Stay tuned…






Skeuomorphism and Demographics in “Star Wars: Assault Team”


I. A Digital Deck-Builder?

The impetus for this post game from the strange occurrence of my playing of a digital game. Unlike many game thinkers and writers, I have never been very attracted to playing video games. I will as a social thing of course, and I’ve tried one or two big-title games, but I don’t own a game console, and haven’t ever bothered to soup up my PC enough to run serious computer games. The last video game I played with any intensity at all was Roller Coaster Tycoon. I was 11.

But I was browsing the app store and noticed in the headline bar, a Star Wars title. I love Star Wars, so I tapped, and found the game described as a “deck builder.”

This intrigued me. Deck building is fundamentally a real-world, analog pursuit. You build a deck, and the bigger and better that deck is, the better you do in the game. Think of games like “Dominion,” or “Magic: The Gathering.”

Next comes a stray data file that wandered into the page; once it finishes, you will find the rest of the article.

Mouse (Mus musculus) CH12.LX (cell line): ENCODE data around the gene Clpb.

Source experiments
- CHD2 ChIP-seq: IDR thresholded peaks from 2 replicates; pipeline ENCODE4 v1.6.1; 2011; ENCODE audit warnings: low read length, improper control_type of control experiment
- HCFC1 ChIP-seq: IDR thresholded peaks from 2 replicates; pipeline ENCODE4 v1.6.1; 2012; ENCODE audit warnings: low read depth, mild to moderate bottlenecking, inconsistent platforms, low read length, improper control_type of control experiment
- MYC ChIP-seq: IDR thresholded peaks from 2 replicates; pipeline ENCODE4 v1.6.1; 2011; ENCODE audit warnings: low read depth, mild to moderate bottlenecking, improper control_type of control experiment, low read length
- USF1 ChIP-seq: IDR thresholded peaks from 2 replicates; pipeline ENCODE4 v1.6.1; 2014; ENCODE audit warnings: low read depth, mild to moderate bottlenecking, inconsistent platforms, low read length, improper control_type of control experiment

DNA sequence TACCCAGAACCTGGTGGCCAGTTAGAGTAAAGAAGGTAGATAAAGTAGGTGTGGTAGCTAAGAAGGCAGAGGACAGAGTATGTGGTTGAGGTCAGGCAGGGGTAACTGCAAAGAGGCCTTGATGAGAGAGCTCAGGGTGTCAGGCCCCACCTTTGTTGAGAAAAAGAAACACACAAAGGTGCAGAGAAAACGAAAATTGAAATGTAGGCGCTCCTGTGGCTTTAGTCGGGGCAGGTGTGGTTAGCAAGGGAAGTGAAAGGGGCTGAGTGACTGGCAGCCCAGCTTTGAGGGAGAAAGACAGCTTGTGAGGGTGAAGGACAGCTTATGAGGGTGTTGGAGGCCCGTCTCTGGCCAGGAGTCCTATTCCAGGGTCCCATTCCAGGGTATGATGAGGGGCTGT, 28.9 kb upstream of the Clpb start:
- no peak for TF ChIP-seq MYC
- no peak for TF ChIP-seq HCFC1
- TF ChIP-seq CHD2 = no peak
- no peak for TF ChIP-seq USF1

I was intrigued enough to download the (free) game and play it for a while.

II. What is Skeuomorphism?

A brief term check: Skeuomorphism is a design term for the decorative repurposing of that which was once functional. For example, the Apple watch has hands and a face. It doesn’t need those things to function, but having them reminds us that Apple is entering their product into the line of things called “watches.” Car hub caps sometimes have spokes. They do not need spokes as wagons once did, but they remind us of wagons, and bring up the relevant cultural associations.

The connection here is obvious: “Star Wars: Assault Team,” with its digital cards and decks, is skeuomorphic.

III. Gameplay in “Star Wars: Assault Team”

The game unfolds in a few parts. The most “play” oriented part of “SW:AT” is the battles. The player’s characters (at first, just Han Solo) enter an animated world where they engage in turn-based combat with computer-generated enemies or other players. This part is minimally skeuomorphic. These characters appear in small card-like boxes at the base of the screen, while enemies appear as animated figures in the middle ground. Gameplay animations do not hearken to the idea of cards. Minimally skeuomorphic at best.

The notion of skeuomorphism gets interesting, however, in the “secondary” sphere of the game: Team management. Once you’ve played a few missions, you have earned credits (in-game money), characters, and training items. Between missions, the game encourages training and reorganizing your “assault team” to better take on new missions.